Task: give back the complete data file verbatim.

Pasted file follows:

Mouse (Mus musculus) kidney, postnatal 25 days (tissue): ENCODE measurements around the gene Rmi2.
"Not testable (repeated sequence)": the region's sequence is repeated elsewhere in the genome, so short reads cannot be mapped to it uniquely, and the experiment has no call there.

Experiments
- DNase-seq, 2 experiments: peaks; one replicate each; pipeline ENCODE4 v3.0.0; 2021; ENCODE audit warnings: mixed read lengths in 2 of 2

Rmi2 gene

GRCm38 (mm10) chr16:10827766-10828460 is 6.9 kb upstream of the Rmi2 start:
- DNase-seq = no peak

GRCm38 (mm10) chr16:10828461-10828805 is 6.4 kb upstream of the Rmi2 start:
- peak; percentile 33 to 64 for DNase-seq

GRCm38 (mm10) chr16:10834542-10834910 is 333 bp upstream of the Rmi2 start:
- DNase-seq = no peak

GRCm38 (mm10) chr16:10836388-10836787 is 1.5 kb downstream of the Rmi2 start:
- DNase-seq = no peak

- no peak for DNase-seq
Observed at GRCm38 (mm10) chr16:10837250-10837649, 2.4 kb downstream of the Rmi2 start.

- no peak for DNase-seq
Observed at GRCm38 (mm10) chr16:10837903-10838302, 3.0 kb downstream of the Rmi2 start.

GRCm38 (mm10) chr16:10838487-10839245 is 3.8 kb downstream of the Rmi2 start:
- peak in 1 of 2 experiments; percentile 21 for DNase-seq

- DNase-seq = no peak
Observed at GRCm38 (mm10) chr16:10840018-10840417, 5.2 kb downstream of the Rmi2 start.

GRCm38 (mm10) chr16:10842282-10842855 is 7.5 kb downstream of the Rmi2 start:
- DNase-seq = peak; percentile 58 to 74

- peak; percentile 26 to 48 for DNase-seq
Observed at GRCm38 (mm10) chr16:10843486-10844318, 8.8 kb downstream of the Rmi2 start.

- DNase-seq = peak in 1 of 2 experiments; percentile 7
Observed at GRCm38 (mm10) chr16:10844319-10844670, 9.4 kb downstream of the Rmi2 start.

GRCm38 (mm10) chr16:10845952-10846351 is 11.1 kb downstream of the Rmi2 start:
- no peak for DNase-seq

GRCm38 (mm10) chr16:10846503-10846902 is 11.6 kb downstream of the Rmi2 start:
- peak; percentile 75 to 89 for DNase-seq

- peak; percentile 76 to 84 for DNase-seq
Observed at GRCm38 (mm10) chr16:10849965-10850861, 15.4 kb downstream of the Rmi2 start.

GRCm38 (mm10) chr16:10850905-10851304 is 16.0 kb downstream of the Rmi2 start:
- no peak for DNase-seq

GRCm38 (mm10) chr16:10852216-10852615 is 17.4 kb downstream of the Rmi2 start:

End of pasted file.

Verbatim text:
Mouse (Mus musculus) kidney, postnatal 25 days (tissue): ENCODE measurements around the gene Rmi2.
"Not testable (repeated sequence)": the region's sequence is repeated elsewhere in the genome, so short reads cannot be mapped to it uniquely, and the experiment has no call there.

Experiments
- DNase-seq, 2 experiments: peaks; one replicate each; pipeline ENCODE4 v3.0.0; 2021; ENCODE audit warnings: mixed read lengths in 2 of 2

Rmi2 gene

GRCm38 (mm10) chr16:10827766-10828460 is 6.9 kb upstream of the Rmi2 start:
- DNase-seq = no peak

GRCm38 (mm10) chr16:10828461-10828805 is 6.4 kb upstream of the Rmi2 start:
- peak; percentile 33 to 64 for DNase-seq

GRCm38 (mm10) chr16:10834542-10834910 is 333 bp upstream of the Rmi2 start:
- DNase-seq = no peak

GRCm38 (mm10) chr16:10836388-10836787 is 1.5 kb downstream of the Rmi2 start:
- DNase-seq = no peak

- no peak for DNase-seq
Observed at GRCm38 (mm10) chr16:10837250-10837649, 2.4 kb downstream of the Rmi2 start.

- no peak for DNase-seq
Observed at GRCm38 (mm10) chr16:10837903-10838302, 3.0 kb downstream of the Rmi2 start.

GRCm38 (mm10) chr16:10838487-10839245 is 3.8 kb downstream of the Rmi2 start:
- peak in 1 of 2 experiments; percentile 21 for DNase-seq

- DNase-seq = no peak
Observed at GRCm38 (mm10) chr16:10840018-10840417, 5.2 kb downstream of the Rmi2 start.

GRCm38 (mm10) chr16:10842282-10842855 is 7.5 kb downstream of the Rmi2 start:
- DNase-seq = peak; percentile 58 to 74

- peak; percentile 26 to 48 for DNase-seq
Observed at GRCm38 (mm10) chr16:10843486-10844318, 8.8 kb downstream of the Rmi2 start.

- DNase-seq = peak in 1 of 2 experiments; percentile 7
Observed at GRCm38 (mm10) chr16:10844319-10844670, 9.4 kb downstream of the Rmi2 start.

GRCm38 (mm10) chr16:10845952-10846351 is 11.1 kb downstream of the Rmi2 start:
- no peak for DNase-seq

GRCm38 (mm10) chr16:10846503-10846902 is 11.6 kb downstream of the Rmi2 start:
- peak; percentile 75 to 89 for DNase-seq

- peak; percentile 76 to 84 for DNase-seq
Observed at GRCm38 (mm10) chr16:10849965-10850861, 15.4 kb downstream of the Rmi2 start.

GRCm38 (mm10) chr16:10850905-10851304 is 16.0 kb downstream of the Rmi2 start:
- no peak for DNase-seq

GRCm38 (mm10) chr16:10852216-10852615 is 17.4 kb downstream of the Rmi2 start: